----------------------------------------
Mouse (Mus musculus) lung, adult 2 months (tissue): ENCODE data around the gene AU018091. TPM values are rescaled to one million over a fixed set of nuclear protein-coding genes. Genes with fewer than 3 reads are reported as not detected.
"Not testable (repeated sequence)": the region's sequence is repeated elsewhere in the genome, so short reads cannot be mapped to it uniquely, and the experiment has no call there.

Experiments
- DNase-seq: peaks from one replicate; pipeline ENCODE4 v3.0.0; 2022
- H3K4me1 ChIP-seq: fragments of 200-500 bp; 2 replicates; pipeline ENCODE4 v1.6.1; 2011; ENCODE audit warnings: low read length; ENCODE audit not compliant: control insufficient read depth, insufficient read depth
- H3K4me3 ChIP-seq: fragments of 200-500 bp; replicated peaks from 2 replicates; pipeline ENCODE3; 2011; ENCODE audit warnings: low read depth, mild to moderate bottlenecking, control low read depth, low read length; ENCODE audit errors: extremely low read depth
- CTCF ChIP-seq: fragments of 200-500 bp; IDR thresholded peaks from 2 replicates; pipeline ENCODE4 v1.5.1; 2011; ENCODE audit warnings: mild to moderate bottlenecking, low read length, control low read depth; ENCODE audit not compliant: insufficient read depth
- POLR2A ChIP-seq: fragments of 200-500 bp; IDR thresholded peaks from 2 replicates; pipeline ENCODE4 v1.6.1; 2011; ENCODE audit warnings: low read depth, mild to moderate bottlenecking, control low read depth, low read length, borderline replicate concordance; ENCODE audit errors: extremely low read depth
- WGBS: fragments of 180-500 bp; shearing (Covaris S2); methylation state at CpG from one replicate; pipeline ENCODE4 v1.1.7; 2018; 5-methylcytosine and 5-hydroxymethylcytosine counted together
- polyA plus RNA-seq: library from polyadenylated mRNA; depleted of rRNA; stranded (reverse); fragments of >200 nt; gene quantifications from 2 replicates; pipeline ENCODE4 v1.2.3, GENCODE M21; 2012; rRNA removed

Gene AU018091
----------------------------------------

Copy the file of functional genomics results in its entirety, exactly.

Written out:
Mouse (Mus musculus) lung, adult 2 months (tissue): ENCODE data around the gene AU018091. TPM values are rescaled to one million over a fixed set of nuclear protein-coding genes. Genes with fewer than 3 reads are reported as not detected.
"Not testable (repeated sequence)": the region's sequence is repeated elsewhere in the genome, so short reads cannot be mapped to it uniquely, and the experiment has no call there.

Experiments
- DNase-seq: peaks from one replicate; pipeline ENCODE4 v3.0.0; 2022
- H3K4me1 ChIP-seq: fragments of 200-500 bp; 2 replicates; pipeline ENCODE4 v1.6.1; 2011; ENCODE audit warnings: low read length; ENCODE audit not compliant: control insufficient read depth, insufficient read depth
- H3K4me3 ChIP-seq: fragments of 200-500 bp; replicated peaks from 2 replicates; pipeline ENCODE3; 2011; ENCODE audit warnings: low read depth, mild to moderate bottlenecking, control low read depth, low read length; ENCODE audit errors: extremely low read depth
- CTCF ChIP-seq: fragments of 200-500 bp; IDR thresholded peaks from 2 replicates; pipeline ENCODE4 v1.5.1; 2011; ENCODE audit warnings: mild to moderate bottlenecking, low read length, control low read depth; ENCODE audit not compliant: insufficient read depth
- POLR2A ChIP-seq: fragments of 200-500 bp; IDR thresholded peaks from 2 replicates; pipeline ENCODE4 v1.6.1; 2011; ENCODE audit warnings: low read depth, mild to moderate bottlenecking, control low read depth, low read length, borderline replicate concordance; ENCODE audit errors: extremely low read depth
- WGBS: fragments of 180-500 bp; shearing (Covaris S2); methylation state at CpG from one replicate; pipeline ENCODE4 v1.1.7; 2018; 5-methylcytosine and 5-hydroxymethylcytosine counted together
- polyA plus RNA-seq: library from polyadenylated mRNA; depleted of rRNA; stranded (reverse); fragments of >200 nt; gene quantifications from 2 replicates; pipeline ENCODE4 v1.2.3, GENCODE M21; 2012; rRNA removed

Gene AU018091